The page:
News from the Farm | August 8, 2022

What do you do when you have a lot of hot peppers? If they’re hot because they’re spicy, we make hot sauce! If they’re hot in temperature, then we need to cool them down. The faster we can cool them down, the longer the shelf life and we want to get all of our peppers to our CSA members and other customers in the best condition possible.

Postharvest handling, meaning everything that happens from harvest up until sale, is one of the most important things we do. We can grow the best produce, nuts, and flowers, but if we aren’t thoughtful about what we do after harvest, then we’re undoing all of our hard work. For each crop, we need to consider the optimal temperature, humidity, and packaging/container, and other factors, given the infrastructure and equipment that we have. Postharvest handling has many components but temperature and controlling heat are huge.

During the summer, field heat (the difference in the temperature of the harvested crop and its optimal storage temperature) is exceptionally noticeable. I’ve spent some time recently helping sort and bag peppers and was able to feel the impressive amount of heat that radiates from a full bin of peppers just in from the field. The optimal pepper storage temperature is between 41 and 45 degrees. The shade cloth covering on the peppers protects them from full sunlight but not from the heat and when they come in from the field, they might be as hot as the air. Ideally we would pick all of our crops first thing in the morning when it’s cool, but there’re only so many hours in the day and lots to harvest, so we pick the most sensitive things (like basil) early and the heartier produce, like peppers, has to wait until later the day.

There are several options for cooling things down (this video or this webpage provide great overviews), but it comes down to water (in liquid or ice form) and/or air to cool things down. Some produce, like tomatoes, can’t get wet, so our only option is air. Other things like peppers can get wet, so we put them in a dunk tank or bin with chilled water. Even in seemingly cooler spring and winter days, we use water to remove field heat from crops, especially leafy greens, and to hydrate the crops to limit wilting. A few crops are packed up with ice if we’re sending them out to wholesale customers (corn, broccoli, some leafy greens).

Once we’ve removed the field heat and dropped the core temperature of the produce, then most items go into a cooler. There’s a whole field of science behind the proper treatment (especially temperature and humidity) for each crop. We don’t have the space to give each vegetable the exact optimal combination of conditions, but we do the best we can, utilizing several coolers, some wet and some dry, set to a variety of temperatures (38, 50, and 60 degrees). We pick to order and keep the time produce spends in our cooler to a minimum, but most things do spend at least a little time in the cooler.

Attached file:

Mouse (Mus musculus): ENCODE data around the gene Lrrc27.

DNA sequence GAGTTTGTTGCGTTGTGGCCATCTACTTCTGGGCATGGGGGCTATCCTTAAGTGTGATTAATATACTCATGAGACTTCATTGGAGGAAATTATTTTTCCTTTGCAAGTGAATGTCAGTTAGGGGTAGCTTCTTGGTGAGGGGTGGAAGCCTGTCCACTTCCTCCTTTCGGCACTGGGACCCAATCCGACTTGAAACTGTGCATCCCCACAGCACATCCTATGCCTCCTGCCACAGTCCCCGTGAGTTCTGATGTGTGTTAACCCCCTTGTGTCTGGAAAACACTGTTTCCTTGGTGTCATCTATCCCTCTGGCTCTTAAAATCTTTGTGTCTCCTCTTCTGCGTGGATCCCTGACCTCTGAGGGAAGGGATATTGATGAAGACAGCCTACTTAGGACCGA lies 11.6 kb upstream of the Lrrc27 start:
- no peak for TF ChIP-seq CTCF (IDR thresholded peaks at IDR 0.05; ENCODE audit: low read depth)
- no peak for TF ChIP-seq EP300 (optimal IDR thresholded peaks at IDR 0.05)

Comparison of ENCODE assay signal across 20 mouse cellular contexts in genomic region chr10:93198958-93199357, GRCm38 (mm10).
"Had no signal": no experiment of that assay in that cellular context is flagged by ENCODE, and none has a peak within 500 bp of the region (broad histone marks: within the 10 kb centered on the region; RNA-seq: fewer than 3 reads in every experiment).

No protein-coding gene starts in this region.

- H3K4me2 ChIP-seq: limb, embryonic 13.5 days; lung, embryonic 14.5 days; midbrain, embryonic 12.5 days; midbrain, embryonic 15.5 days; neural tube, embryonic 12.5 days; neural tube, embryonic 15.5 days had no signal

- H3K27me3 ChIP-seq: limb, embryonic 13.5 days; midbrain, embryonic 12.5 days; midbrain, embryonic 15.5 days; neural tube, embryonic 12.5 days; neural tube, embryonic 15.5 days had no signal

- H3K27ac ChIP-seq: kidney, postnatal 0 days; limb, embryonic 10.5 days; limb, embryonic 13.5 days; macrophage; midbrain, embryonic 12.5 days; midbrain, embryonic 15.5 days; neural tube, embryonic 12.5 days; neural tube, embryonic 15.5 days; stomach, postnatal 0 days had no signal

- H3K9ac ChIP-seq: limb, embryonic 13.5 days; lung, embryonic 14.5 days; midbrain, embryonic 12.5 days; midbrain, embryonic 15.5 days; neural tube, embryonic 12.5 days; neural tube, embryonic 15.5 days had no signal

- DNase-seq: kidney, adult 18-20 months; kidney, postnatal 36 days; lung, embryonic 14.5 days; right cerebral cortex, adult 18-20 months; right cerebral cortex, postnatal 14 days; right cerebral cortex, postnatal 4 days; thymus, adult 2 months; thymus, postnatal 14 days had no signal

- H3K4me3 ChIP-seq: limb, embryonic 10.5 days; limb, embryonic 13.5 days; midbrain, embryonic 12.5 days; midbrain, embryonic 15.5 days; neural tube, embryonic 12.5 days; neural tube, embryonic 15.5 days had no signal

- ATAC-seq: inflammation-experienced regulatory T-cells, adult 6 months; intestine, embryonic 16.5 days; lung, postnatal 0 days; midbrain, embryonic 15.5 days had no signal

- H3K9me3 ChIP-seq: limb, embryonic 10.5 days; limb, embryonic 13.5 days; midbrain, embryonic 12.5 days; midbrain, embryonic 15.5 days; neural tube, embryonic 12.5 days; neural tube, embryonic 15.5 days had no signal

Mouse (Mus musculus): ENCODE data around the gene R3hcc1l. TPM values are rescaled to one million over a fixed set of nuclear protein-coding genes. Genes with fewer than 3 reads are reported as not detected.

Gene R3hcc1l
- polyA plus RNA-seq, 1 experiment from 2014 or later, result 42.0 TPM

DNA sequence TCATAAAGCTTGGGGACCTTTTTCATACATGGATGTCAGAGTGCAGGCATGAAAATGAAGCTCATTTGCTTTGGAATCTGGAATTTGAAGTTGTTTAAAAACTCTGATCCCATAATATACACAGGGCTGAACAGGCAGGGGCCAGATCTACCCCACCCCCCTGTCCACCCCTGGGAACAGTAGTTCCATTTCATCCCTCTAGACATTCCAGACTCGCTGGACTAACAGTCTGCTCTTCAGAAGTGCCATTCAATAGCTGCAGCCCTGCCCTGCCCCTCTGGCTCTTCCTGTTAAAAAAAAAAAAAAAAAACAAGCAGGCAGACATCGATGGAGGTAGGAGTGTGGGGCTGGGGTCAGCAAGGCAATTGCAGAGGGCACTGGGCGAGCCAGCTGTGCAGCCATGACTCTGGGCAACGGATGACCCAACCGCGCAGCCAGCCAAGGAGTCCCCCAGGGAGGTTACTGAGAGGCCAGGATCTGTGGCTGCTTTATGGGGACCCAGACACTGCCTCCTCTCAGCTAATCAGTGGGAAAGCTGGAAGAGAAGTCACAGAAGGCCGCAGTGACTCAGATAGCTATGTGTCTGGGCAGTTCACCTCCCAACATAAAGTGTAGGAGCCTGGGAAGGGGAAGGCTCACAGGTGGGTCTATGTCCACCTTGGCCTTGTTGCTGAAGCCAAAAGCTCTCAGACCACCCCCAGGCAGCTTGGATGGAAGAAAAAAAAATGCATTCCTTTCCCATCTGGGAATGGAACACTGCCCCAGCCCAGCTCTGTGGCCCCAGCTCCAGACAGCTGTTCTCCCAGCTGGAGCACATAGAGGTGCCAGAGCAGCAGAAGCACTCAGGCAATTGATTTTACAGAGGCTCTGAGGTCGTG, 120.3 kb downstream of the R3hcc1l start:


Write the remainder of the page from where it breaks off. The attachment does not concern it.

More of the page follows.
Postharvest handling is a huge topic to cover, and cooling produce is just one part, albeit a huge one. If you want to learn more, UC Davis Postharvest Center has many great resources, including this video, which goes deeper into the science behind cooling and the various options that farms use. It’s cool stuff (pun intended). The goal in cooling is to get our produce to you in the best quality with the longest lifespan. It’s always something on our minds and it’s something you should think about too; how you store your produce influences how long it lasts and limits food waste. We often include storage information in the Beet and on our online produce pages (which we’re constantly updating), but if you have questions, ask, or try looking it up. You don’t have multiple refrigerators to utilize but can take advantage of different regions of your refrigerator, can control humidity levels utilizing different kinds of bags, and shouldn’t refrigerate certain things. Here is a simple chart from the UC Davis Postharvest Center that provides some basic guidelines. That being said, we all have our own preferences and may find something to quibble with – for example, I always store my peppers, cucumbers, and eggplants in the fridge, counter to the information on this sheet. If you have a favorite storage method to recommend, let us know!

– Elaine Swiedler, CSA Manager